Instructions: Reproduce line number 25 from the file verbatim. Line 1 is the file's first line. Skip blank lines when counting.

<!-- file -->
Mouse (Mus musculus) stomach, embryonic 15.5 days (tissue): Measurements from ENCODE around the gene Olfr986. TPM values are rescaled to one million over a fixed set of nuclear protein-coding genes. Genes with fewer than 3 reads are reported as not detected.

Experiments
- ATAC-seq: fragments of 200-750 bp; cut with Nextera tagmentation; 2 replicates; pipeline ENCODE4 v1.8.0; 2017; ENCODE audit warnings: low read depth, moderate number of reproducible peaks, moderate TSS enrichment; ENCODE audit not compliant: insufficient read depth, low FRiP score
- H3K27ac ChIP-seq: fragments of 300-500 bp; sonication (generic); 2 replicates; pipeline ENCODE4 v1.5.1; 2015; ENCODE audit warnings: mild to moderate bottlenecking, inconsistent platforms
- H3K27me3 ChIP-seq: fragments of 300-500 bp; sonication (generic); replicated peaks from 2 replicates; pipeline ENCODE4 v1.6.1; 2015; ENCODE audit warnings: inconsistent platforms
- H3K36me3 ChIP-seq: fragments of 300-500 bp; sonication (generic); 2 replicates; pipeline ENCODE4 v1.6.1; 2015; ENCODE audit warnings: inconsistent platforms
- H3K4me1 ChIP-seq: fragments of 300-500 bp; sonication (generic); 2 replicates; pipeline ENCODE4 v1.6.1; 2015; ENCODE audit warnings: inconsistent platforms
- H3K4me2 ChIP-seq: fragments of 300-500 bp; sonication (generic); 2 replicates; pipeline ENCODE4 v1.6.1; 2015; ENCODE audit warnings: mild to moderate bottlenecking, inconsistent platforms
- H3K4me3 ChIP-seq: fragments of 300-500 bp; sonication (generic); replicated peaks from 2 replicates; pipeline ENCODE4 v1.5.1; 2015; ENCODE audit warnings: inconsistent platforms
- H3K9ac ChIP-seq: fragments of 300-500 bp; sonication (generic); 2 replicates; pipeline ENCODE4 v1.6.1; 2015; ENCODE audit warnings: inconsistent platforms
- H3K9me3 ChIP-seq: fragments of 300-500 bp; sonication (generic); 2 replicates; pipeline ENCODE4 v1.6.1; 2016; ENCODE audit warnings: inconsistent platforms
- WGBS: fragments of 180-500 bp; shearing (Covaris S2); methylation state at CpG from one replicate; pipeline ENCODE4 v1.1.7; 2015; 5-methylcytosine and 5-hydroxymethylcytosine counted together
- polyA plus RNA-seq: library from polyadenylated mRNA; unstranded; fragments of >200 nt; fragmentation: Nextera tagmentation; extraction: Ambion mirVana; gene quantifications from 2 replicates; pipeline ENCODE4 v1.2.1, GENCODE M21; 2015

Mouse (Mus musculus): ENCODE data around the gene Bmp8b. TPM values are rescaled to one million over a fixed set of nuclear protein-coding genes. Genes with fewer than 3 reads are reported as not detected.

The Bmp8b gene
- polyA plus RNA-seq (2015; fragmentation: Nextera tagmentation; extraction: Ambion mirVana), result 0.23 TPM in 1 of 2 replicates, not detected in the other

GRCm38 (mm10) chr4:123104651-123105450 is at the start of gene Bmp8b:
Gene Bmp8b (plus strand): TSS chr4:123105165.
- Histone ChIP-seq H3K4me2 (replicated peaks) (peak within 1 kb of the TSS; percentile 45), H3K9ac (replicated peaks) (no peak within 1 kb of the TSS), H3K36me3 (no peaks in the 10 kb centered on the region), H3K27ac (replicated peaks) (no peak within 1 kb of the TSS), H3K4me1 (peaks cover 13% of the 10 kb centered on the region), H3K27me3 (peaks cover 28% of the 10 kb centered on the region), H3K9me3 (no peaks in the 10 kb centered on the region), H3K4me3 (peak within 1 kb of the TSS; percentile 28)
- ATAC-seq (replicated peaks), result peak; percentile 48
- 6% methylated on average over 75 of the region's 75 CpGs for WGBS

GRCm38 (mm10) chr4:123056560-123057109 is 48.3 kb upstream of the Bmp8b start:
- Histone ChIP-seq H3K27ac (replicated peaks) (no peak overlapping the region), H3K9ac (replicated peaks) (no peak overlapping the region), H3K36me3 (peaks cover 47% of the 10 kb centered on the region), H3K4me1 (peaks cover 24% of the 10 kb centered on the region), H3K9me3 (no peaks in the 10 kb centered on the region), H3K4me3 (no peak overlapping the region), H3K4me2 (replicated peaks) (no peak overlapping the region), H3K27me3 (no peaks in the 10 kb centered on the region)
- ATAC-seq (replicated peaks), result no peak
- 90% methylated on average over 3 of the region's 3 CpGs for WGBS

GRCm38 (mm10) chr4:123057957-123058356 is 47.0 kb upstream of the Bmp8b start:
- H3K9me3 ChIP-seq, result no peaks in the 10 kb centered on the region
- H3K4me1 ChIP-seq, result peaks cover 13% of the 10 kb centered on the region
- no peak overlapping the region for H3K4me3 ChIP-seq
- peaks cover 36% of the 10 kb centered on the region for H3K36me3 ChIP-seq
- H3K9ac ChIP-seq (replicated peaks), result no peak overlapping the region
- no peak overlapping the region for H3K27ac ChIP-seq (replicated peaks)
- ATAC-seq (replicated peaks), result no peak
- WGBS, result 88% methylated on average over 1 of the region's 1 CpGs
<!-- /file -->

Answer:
- 90% methylated on average over 3 of the region's 3 CpGs for WGBS